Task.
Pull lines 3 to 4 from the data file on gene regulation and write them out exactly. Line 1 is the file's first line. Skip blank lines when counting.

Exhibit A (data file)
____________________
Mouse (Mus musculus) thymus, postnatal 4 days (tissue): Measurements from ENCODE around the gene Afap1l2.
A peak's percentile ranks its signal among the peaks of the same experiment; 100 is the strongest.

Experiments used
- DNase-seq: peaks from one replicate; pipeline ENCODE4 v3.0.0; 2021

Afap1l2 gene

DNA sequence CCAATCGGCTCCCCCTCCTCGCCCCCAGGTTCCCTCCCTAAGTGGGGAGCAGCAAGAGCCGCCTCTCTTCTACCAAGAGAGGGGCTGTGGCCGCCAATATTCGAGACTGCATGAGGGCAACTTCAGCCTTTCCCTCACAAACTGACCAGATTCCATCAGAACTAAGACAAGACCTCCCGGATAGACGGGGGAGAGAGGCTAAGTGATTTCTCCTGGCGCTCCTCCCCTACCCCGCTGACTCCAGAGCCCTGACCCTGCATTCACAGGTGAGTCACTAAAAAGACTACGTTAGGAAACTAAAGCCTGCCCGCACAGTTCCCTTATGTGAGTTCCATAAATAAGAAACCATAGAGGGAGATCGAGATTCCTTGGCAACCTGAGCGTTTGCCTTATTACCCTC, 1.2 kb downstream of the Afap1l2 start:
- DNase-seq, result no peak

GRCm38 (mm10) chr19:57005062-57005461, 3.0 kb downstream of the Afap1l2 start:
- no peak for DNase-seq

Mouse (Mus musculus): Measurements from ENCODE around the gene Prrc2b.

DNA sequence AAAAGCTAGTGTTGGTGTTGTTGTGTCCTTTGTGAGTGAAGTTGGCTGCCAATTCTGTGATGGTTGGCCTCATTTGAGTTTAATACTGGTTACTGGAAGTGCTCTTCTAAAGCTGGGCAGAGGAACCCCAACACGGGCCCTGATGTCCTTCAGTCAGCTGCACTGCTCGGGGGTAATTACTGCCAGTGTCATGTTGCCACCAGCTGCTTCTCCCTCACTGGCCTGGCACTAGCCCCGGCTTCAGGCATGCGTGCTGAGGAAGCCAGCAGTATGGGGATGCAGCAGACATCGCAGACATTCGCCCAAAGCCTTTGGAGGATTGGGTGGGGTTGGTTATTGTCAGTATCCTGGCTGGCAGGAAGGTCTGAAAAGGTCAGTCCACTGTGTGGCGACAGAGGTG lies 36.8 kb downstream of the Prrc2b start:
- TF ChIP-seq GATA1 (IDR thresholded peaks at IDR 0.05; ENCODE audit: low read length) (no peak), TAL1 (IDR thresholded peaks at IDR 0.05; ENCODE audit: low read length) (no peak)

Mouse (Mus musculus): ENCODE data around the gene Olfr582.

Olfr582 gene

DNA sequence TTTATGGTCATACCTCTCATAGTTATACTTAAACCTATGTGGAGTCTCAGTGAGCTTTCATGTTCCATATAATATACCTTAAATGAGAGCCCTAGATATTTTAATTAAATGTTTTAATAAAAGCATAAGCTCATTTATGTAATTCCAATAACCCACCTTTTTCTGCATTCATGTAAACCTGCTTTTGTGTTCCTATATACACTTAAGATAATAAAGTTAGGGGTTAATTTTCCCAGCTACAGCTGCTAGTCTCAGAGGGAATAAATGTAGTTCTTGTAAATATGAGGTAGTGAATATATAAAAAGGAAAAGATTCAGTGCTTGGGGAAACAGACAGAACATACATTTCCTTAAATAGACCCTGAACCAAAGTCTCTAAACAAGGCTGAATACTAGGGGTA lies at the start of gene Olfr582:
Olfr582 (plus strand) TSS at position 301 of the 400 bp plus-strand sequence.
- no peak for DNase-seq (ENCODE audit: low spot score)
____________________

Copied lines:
Experiments used
- DNase-seq: peaks from one replicate; pipeline ENCODE4 v3.0.0; 2021